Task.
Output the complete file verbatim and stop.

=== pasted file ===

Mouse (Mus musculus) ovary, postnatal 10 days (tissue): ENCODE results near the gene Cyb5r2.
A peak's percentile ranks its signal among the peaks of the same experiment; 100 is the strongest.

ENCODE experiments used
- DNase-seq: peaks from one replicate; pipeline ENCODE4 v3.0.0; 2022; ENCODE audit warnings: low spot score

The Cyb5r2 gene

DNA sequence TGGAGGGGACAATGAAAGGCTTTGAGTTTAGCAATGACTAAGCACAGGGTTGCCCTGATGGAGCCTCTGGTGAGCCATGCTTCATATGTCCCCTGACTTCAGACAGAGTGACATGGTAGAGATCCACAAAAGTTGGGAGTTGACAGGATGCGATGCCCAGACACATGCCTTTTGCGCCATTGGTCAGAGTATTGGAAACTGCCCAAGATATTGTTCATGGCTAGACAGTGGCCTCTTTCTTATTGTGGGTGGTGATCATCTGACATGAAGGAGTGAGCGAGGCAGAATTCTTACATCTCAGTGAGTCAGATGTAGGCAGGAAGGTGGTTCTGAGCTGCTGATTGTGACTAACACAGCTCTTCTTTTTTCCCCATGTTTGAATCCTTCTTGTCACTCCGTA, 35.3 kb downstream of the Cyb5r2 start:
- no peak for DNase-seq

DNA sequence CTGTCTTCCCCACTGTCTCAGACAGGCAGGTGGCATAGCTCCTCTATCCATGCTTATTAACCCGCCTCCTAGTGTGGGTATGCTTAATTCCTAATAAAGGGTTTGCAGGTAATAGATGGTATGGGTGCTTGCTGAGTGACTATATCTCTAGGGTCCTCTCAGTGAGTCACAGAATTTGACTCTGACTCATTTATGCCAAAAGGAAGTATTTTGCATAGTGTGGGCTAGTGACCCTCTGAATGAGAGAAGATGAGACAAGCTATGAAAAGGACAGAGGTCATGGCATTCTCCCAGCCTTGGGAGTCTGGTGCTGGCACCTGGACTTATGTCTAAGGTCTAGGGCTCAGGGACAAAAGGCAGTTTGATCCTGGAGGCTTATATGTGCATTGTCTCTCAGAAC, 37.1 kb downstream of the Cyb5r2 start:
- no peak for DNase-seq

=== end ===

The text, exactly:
Mouse (Mus musculus) ovary, postnatal 10 days (tissue): ENCODE results near the gene Cyb5r2.
A peak's percentile ranks its signal among the peaks of the same experiment; 100 is the strongest.

ENCODE experiments used
- DNase-seq: peaks from one replicate; pipeline ENCODE4 v3.0.0; 2022; ENCODE audit warnings: low spot score

The Cyb5r2 gene

DNA sequence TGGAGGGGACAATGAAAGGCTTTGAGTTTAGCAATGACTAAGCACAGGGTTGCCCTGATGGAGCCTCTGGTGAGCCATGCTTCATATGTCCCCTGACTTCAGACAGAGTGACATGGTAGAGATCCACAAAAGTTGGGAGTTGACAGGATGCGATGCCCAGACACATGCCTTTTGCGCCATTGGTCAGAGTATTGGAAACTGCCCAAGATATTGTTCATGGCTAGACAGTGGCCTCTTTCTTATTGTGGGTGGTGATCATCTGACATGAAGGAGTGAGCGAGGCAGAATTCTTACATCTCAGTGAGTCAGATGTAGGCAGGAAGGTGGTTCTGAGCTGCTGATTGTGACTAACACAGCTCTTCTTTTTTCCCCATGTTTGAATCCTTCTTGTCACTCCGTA, 35.3 kb downstream of the Cyb5r2 start:
- no peak for DNase-seq

DNA sequence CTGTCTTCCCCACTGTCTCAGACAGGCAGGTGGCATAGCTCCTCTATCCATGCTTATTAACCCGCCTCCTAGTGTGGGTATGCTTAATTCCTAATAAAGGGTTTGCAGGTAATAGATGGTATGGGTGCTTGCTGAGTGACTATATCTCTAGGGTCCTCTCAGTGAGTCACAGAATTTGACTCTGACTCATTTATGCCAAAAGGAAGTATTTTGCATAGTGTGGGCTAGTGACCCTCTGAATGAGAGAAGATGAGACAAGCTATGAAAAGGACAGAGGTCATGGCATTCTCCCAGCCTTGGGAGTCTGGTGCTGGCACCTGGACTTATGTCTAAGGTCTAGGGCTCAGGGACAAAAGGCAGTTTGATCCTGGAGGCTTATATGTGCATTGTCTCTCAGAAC, 37.1 kb downstream of the Cyb5r2 start:
- no peak for DNase-seq